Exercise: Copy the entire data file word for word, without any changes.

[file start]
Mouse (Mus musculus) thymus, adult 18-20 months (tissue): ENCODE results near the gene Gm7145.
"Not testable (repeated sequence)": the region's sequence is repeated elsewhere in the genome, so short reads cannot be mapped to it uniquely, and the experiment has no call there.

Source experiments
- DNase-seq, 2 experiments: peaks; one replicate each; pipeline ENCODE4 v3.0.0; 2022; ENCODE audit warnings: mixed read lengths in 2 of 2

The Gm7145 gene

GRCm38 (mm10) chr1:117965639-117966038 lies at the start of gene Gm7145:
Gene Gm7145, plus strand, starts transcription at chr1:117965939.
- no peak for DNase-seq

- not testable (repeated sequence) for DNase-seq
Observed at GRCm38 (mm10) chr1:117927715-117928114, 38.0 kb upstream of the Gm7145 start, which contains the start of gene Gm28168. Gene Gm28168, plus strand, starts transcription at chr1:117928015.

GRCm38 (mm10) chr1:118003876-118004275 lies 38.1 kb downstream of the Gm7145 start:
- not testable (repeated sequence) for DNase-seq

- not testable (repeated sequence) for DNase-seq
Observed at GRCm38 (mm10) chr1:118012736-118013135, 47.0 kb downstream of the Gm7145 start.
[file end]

Mouse (Mus musculus) thymus, adult 18-20 months (tissue): ENCODE results near the gene Gm7145.
"Not testable (repeated sequence)": the region's sequence is repeated elsewhere in the genome, so short reads cannot be mapped to it uniquely, and the experiment has no call there.

Source experiments
- DNase-seq, 2 experiments: peaks; one replicate each; pipeline ENCODE4 v3.0.0; 2022; ENCODE audit warnings: mixed read lengths in 2 of 2

The Gm7145 gene

GRCm38 (mm10) chr1:117965639-117966038 lies at the start of gene Gm7145:
Gene Gm7145, plus strand, starts transcription at chr1:117965939.
- no peak for DNase-seq

- not testable (repeated sequence) for DNase-seq
Observed at GRCm38 (mm10) chr1:117927715-117928114, 38.0 kb upstream of the Gm7145 start, which contains the start of gene Gm28168. Gene Gm28168, plus strand, starts transcription at chr1:117928015.

GRCm38 (mm10) chr1:118003876-118004275 lies 38.1 kb downstream of the Gm7145 start:
- not testable (repeated sequence) for DNase-seq

- not testable (repeated sequence) for DNase-seq
Observed at GRCm38 (mm10) chr1:118012736-118013135, 47.0 kb downstream of the Gm7145 start.